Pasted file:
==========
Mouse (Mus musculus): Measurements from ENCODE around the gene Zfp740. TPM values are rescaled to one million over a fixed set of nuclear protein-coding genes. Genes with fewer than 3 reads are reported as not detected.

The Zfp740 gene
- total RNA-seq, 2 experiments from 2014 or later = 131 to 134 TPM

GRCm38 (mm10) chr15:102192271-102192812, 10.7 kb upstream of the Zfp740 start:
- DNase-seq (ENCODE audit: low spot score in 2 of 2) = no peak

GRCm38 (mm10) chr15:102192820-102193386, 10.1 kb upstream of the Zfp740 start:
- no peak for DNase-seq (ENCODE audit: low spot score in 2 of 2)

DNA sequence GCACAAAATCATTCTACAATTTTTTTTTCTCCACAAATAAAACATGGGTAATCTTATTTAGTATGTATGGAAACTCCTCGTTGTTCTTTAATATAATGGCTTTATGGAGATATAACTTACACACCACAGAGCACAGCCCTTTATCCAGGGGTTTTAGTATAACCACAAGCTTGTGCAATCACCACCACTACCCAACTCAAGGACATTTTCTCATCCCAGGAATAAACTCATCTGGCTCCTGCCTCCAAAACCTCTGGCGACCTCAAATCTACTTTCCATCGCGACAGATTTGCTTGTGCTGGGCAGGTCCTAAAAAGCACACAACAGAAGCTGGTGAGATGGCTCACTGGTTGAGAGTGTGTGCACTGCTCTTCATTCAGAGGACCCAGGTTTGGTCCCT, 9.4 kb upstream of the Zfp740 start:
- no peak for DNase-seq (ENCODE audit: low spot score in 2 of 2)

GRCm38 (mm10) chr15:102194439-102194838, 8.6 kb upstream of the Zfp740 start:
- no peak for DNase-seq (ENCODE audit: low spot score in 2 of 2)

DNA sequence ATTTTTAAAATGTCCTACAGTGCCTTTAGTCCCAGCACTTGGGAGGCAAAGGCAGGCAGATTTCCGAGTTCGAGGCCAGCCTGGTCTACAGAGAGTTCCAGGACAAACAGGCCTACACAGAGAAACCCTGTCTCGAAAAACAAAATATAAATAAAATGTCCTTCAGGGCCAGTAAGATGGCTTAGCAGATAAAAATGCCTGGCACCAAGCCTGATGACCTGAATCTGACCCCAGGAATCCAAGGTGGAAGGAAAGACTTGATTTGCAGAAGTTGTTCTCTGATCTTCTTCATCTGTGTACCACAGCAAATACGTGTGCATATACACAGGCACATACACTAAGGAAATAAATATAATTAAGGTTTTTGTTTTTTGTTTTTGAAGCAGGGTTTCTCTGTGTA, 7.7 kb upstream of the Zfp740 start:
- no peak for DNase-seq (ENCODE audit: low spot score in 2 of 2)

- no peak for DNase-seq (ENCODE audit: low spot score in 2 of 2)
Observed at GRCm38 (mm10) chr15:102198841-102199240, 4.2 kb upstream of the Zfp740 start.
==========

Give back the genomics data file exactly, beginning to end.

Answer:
Mouse (Mus musculus): Measurements from ENCODE around the gene Zfp740. TPM values are rescaled to one million over a fixed set of nuclear protein-coding genes. Genes with fewer than 3 reads are reported as not detected.

The Zfp740 gene
- total RNA-seq, 2 experiments from 2014 or later = 131 to 134 TPM

GRCm38 (mm10) chr15:102192271-102192812, 10.7 kb upstream of the Zfp740 start:
- DNase-seq (ENCODE audit: low spot score in 2 of 2) = no peak

GRCm38 (mm10) chr15:102192820-102193386, 10.1 kb upstream of the Zfp740 start:
- no peak for DNase-seq (ENCODE audit: low spot score in 2 of 2)

DNA sequence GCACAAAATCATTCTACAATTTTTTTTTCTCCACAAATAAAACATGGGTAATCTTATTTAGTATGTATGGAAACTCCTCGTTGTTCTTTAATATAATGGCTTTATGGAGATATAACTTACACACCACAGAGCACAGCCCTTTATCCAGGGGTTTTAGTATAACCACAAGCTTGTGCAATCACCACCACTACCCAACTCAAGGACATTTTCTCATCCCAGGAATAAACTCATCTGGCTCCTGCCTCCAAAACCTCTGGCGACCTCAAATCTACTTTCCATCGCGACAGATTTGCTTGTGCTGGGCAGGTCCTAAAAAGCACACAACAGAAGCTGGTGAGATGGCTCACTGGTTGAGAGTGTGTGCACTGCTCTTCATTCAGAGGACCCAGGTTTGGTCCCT, 9.4 kb upstream of the Zfp740 start:
- no peak for DNase-seq (ENCODE audit: low spot score in 2 of 2)

GRCm38 (mm10) chr15:102194439-102194838, 8.6 kb upstream of the Zfp740 start:
- no peak for DNase-seq (ENCODE audit: low spot score in 2 of 2)

DNA sequence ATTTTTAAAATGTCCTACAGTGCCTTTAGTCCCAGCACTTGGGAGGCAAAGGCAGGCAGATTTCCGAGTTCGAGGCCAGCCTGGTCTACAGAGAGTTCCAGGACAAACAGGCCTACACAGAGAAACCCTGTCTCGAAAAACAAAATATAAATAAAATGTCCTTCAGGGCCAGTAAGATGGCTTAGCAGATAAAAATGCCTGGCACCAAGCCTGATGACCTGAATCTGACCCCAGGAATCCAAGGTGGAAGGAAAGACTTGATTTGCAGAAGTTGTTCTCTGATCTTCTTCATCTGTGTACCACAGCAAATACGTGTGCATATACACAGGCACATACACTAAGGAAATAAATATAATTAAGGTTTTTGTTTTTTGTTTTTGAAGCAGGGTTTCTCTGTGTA, 7.7 kb upstream of the Zfp740 start:
- no peak for DNase-seq (ENCODE audit: low spot score in 2 of 2)

- no peak for DNase-seq (ENCODE audit: low spot score in 2 of 2)
Observed at GRCm38 (mm10) chr15:102198841-102199240, 4.2 kb upstream of the Zfp740 start.